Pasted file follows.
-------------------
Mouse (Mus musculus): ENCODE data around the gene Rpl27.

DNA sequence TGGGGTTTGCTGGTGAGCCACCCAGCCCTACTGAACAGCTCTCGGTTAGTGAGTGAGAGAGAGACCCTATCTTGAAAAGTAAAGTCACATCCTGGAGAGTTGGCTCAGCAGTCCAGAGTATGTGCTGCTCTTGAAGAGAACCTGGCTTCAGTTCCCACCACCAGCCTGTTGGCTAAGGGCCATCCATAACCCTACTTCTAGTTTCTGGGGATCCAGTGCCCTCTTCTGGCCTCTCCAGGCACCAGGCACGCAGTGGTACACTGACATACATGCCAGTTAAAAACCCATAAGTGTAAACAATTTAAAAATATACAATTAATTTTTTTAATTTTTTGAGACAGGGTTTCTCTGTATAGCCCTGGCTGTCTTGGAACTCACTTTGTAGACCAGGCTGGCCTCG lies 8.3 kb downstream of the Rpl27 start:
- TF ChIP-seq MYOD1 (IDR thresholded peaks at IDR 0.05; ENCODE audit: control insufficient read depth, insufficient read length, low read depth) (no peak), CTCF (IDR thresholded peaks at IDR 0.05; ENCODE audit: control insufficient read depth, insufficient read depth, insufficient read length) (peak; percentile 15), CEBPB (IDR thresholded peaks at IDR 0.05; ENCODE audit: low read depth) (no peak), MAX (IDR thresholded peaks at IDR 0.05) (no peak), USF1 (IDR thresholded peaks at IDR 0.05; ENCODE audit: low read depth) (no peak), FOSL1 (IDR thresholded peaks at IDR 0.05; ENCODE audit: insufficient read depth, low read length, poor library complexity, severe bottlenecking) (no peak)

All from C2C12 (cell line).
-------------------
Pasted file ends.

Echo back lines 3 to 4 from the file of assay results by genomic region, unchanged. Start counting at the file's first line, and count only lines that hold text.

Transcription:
- TF ChIP-seq MYOD1 (IDR thresholded peaks at IDR 0.05; ENCODE audit: control insufficient read depth, insufficient read length, low read depth) (no peak), CTCF (IDR thresholded peaks at IDR 0.05; ENCODE audit: control insufficient read depth, insufficient read depth, insufficient read length) (peak; percentile 15), CEBPB (IDR thresholded peaks at IDR 0.05; ENCODE audit: low read depth) (no peak), MAX (IDR thresholded peaks at IDR 0.05) (no peak), USF1 (IDR thresholded peaks at IDR 0.05; ENCODE audit: low read depth) (no peak), FOSL1 (IDR thresholded peaks at IDR 0.05; ENCODE audit: insufficient read depth, low read length, poor library complexity, severe bottlenecking) (no peak)

All from C2C12 (cell line).